Making beautiful music together is an exercise of love and hate in Damian Lanigan's "Dissonance," making its New York premiere as Bay Street Theatre's auspicious summer-season curtain-raiser.

Taking its title from Mozart's C Major Quartet, known as the "Dissonance Quartet," the play's discord echoes disharmonies in the musical piece. "It's too quick," barks James, imperious first violin and namesake of the Bradley Quartet. Hal, second fiddle, disagrees. "Too slow," says he. Cellist Beth politely concurs. Paul, violist and James' kid brother, just wants everyone to get along.

They're rehearsing for a rare Carnegie Hall concert, marking the quartet's 10th anniversary. But personal gripes keep getting in the way. James, a former prodigy, exhausted his parents' ego genes, for there are none evident in Paul, who fetches "the captain" water and recites glowing reviews from memory. James overcompensates for his lack of confidence by demeaning those he regards as inferiors. As James, Daniel Gerroll makes it seem like world-championship sport.

Morgan Spector, as Hal, puffs himself like a cockatoo preparing to mate by challenging the older, dominant male. The object of his attentions, if not affections, is Beth, demure but determined as played by Rosie Benton. She regrets past dalliances with Hal. Robert Stanton tries to retain a shred of pride for his character, even as Paul equivocates and bows to his brother's every cruel whim.

It takes a rock star to tip this awkward balance. The quartet's record label has asked Beth to give its hottest recording artist, Jonny - formerly of the Sweater Girls - classical music lessons at $1,000 an hour. Gregory Wooddell displays a disarming earnestness for artistic growth, though his character's ignorance stretches credulity. Would a rock star really not know what a Stradivarius is?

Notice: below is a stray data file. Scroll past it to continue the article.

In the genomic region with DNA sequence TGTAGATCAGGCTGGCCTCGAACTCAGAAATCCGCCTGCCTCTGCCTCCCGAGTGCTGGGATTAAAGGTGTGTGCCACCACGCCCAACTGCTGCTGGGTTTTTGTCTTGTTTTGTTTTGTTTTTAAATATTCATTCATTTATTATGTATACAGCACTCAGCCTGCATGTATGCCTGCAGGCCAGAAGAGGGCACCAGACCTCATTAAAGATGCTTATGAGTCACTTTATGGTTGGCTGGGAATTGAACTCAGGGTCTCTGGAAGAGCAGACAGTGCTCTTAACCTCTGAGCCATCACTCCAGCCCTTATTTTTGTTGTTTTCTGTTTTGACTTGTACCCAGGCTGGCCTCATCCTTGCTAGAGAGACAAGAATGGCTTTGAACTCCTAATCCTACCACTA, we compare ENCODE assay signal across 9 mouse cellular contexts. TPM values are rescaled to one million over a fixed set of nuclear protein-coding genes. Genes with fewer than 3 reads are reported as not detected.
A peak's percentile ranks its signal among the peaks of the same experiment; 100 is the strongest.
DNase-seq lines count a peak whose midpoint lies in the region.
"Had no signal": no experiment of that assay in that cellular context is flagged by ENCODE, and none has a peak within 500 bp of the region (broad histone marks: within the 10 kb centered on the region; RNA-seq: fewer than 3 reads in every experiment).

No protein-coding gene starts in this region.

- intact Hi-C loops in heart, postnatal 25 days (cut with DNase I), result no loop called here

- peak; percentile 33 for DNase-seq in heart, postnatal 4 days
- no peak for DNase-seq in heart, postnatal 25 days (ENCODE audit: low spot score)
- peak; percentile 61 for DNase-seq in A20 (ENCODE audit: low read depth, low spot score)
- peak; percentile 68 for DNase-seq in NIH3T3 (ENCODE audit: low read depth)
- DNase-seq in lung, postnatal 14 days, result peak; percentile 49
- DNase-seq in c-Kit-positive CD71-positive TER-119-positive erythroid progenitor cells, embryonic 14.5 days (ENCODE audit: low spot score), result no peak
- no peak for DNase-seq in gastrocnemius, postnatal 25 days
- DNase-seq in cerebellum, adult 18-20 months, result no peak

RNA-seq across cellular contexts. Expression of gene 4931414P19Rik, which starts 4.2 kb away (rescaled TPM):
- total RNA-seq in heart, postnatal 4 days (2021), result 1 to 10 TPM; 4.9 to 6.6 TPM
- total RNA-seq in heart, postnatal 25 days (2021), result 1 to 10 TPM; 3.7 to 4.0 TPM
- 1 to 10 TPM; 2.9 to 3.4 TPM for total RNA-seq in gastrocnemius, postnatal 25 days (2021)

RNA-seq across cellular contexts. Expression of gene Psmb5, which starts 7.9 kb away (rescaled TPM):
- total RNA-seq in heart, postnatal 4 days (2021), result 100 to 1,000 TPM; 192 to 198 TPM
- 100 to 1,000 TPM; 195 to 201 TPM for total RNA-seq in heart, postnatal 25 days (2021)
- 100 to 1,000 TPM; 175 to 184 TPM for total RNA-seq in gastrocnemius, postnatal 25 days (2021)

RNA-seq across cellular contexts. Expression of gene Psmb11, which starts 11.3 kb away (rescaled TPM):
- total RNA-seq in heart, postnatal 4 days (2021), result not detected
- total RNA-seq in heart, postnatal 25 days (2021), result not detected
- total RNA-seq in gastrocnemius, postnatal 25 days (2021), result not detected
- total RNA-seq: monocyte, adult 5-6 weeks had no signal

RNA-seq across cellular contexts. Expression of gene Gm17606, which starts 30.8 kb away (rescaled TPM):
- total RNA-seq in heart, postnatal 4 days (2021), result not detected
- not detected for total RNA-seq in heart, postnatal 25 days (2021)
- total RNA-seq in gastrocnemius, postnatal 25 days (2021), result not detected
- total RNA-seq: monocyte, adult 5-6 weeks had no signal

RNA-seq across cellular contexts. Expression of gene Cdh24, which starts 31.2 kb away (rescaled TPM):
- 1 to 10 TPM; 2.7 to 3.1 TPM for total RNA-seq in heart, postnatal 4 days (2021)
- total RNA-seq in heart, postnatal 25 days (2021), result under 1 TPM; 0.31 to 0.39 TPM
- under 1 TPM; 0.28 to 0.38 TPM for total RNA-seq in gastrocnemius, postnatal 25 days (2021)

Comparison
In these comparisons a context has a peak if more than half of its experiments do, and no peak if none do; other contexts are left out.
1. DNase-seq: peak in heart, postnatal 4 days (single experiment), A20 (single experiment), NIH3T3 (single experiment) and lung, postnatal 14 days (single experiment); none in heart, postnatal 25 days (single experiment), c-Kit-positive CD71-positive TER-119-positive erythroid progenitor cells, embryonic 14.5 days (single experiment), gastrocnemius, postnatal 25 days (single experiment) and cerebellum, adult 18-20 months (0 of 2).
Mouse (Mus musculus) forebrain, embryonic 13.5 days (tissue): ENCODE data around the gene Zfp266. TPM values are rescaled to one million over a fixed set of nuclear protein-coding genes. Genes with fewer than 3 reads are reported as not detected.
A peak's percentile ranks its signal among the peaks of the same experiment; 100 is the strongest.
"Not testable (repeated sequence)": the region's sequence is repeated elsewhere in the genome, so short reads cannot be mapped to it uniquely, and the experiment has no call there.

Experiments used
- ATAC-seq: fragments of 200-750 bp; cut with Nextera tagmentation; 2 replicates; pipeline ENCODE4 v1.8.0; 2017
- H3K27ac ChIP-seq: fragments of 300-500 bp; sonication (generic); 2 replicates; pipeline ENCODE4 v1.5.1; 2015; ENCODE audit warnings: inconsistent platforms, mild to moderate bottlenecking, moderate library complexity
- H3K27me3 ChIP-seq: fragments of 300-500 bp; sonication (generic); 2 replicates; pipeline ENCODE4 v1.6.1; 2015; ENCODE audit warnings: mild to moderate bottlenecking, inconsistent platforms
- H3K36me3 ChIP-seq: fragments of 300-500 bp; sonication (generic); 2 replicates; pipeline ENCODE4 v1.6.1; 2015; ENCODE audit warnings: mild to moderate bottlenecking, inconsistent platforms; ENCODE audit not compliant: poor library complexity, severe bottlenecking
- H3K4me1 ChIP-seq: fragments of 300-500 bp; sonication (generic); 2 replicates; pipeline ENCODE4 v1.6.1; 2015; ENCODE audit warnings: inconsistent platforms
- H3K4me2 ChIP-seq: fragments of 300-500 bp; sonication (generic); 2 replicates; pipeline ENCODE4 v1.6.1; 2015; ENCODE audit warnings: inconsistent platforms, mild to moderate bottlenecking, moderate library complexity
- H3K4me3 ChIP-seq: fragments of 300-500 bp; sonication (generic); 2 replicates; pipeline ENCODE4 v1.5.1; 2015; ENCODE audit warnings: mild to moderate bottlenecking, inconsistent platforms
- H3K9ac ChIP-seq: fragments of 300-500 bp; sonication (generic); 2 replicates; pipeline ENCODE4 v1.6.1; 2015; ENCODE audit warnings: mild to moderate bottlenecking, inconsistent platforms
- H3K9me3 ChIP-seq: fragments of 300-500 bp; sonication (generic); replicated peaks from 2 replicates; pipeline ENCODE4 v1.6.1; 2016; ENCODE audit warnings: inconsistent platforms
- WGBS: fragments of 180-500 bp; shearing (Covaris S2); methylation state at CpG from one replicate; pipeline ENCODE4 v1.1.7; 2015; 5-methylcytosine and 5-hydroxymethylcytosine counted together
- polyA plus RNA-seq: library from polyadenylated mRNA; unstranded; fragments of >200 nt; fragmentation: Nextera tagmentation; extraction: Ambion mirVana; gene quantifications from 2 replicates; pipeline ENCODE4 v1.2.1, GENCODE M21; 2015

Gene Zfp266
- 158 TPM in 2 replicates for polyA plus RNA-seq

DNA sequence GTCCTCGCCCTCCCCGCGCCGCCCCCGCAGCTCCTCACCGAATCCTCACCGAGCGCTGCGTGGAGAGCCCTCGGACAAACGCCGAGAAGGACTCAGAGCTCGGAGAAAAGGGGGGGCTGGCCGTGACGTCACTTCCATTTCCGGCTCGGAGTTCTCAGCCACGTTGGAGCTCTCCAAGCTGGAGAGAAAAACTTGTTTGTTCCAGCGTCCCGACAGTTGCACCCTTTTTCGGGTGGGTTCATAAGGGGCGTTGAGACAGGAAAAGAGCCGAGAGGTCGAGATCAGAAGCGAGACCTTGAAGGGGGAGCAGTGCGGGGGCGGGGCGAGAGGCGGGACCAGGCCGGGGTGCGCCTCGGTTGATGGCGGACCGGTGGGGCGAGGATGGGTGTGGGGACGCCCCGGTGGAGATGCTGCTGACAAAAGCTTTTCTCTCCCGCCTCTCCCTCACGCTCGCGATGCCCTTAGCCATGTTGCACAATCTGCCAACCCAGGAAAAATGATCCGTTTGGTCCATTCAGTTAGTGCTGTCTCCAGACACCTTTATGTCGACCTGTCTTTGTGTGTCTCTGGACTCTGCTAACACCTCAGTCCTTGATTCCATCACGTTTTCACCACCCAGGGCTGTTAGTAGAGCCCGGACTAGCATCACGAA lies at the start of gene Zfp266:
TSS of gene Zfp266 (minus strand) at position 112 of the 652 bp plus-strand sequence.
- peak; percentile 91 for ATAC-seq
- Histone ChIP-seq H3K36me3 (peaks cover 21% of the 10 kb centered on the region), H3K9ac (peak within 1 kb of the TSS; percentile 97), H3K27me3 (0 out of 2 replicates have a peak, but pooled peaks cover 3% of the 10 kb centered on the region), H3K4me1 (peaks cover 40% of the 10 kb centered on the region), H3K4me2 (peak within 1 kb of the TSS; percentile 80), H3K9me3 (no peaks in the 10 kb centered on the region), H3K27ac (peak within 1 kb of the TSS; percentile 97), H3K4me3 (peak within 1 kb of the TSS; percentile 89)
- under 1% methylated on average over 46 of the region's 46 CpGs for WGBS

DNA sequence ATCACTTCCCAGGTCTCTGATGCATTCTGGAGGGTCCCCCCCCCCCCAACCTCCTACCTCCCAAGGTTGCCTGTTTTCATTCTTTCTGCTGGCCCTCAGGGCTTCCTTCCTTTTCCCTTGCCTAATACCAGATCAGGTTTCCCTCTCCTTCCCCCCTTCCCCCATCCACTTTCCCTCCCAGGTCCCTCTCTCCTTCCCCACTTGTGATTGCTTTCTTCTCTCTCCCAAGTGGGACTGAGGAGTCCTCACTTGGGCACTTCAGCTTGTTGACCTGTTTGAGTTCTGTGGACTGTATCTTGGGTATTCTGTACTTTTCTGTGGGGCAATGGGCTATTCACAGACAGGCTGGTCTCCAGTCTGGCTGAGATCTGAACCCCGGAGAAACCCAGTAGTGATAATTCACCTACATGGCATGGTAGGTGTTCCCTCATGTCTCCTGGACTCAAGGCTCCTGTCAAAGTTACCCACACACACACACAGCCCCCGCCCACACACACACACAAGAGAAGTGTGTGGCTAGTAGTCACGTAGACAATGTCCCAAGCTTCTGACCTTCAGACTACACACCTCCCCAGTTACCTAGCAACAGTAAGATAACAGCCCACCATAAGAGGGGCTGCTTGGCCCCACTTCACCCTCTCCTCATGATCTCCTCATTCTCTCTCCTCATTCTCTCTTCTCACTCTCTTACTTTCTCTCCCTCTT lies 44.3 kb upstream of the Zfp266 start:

Unsurprisingly, there's an instant spark between Beth and Jonny, who wants the quartet to play on his next CD. Is it the beginning of the end for the Bradley 4? Of civilization as we know it?

The understated (except for Jonny's pad) rotating set by James Noone, bathed in Kirk Bookman's subtle lighting, Tracy Christensen's character-enhancing costumes and Jill BC Du Boff's classical sound accompany the players artfully. Director Lonny Price keeps the alternate bickering and wooing on a smart pace that has us sympathizing with each musician in each dissonant clash. Lanigan's intelligent, music-lovers drama deserves a shot at a longer New York/London run.


WHAT New York premiere of BBC writer Damian Lanigan's "Dissonance"

WHEN | WHERE Tuesdays-Sundays through June 27, Bay Street Theatre, Sag Harbor

INFO $55-$65;, 631-725-9500

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